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  : : Labradorite Iridescence
Labradorite Iridescence

Natural Labradorite
Labradorite Rough
Labradorite is an iridescent gemstone with a fascinating schiller or metallic luster when viewed from certain angles. A member of the plagioclase feldspar group along with andesine and sunstone, labradorite is reasonably hard at 6 to 6.5 on the Mohs scale and has a perfect cleavage in one direction.

The ground color of labradorite is a dark smoky gray, but when light strikes the stone in a particular direction, it displays striking rainbow-colored reflections. Most typically, these metallic tints are violet, blue and green; but sometimes yellow, orange and red can be seen. This effect is so unique to labradorite that it is referred to as labradorescence.

The labradorescent effect is believed to be due to the presence of very fine platelets of different compositions as well as minute inclusions of limenite, rutile and possible magnetite which cause the diffraction of light.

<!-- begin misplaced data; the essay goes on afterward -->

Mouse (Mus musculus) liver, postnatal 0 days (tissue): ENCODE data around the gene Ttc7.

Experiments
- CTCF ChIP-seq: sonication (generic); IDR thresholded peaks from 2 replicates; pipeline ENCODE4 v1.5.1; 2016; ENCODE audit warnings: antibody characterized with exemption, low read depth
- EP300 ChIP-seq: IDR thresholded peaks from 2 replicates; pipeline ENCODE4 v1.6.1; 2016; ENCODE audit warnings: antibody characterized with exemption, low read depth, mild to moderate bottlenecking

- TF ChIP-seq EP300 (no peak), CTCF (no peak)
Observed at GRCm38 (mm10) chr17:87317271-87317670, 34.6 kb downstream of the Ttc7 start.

Labradorite is usually cut en cabochon or in flat slabs in order to best display its iridescence. There are transparent yellowish-brown and colorless specimens which are cut with facets, but labradorite is best known as a colorful cabochon for pendants, bead necklaces, brooches, rings and ornamental objects.

Labradorite Cabochon Labradorite Rough Labradorite Cabochon
Labradorite Cabochon Labradorite Rough Labradorite Cabochon

Labradorite was named after the Labrador Peninsula in eastern Canada where it was first found around 1770. Deposits have also been found in Australia, Finland, Madagascar, India, Mexico and the Adirondack Mountains in the United States.

Labradorite is thought to be a power stone, allowing you to see through illusions and determine your real dreams and goals. It is said to be excellent for strengthening intuitions and quick relief from anxiety, hopelessness and depression, replacing them with enthusiasm, self-confidence and inspiration.

According to a Canadian Eskimo legend, the Northern Lights were once trapped in the rocks along the coast of Labrador, and then a wandering Eskimo warrior found them and freed most of the lights with a mighty blow of his spear. Some of the lights were still caught within the stone, however, and thus we have the beautiful mineral known as labradorite.

  • First Published: June-09-2008
  • Last Updated: March-04-2011
  • © 2005-2014 GemSelect.com all rights reserved.
    Reproduction (text or graphics) without the express written consent of GemSelect.com (SETT Company Ltd.) is strictly prohibited.
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